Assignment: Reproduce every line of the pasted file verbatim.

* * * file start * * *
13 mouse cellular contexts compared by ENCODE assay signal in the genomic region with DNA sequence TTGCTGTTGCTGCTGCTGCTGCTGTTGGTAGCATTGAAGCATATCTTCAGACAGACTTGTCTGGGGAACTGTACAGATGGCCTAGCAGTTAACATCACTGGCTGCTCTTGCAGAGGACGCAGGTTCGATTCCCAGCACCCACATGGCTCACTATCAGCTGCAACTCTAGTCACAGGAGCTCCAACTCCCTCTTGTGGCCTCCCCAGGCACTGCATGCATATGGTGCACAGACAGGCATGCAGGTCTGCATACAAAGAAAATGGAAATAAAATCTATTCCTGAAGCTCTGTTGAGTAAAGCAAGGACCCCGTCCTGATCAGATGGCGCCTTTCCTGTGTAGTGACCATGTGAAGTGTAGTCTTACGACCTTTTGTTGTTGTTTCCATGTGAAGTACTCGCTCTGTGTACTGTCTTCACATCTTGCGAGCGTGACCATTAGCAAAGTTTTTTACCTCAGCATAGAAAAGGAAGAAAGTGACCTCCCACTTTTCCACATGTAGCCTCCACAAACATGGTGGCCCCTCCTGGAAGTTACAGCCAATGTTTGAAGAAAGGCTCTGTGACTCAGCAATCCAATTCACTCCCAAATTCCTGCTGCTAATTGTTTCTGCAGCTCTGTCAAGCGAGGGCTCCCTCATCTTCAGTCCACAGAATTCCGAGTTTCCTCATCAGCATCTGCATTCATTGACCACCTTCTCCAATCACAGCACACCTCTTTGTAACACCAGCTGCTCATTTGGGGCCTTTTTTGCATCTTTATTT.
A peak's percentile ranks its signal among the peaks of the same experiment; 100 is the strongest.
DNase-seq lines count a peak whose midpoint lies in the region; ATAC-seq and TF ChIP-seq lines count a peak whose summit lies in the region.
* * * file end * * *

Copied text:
13 mouse cellular contexts compared by ENCODE assay signal in the genomic region with DNA sequence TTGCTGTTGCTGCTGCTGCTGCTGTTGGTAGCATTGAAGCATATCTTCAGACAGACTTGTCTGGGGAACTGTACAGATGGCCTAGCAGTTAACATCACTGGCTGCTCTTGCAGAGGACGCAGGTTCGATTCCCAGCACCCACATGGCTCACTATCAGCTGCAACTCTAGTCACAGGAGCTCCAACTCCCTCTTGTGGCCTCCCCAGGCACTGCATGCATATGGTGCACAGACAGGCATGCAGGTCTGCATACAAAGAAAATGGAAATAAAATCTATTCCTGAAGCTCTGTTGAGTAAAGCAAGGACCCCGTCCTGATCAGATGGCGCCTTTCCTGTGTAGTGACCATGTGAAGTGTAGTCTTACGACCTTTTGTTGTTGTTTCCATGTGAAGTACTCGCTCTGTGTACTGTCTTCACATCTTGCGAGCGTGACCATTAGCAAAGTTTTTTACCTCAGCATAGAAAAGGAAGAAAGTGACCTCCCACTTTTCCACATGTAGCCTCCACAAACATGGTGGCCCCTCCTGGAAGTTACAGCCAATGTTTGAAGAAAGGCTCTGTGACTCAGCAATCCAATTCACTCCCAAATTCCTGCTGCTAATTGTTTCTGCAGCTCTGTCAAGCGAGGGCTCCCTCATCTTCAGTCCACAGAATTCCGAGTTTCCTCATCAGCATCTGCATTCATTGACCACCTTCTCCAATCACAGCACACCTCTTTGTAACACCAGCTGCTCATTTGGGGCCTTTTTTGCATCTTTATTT.
A peak's percentile ranks its signal among the peaks of the same experiment; 100 is the strongest.
DNase-seq lines count a peak whose midpoint lies in the region; ATAC-seq and TF ChIP-seq lines count a peak whose summit lies in the region.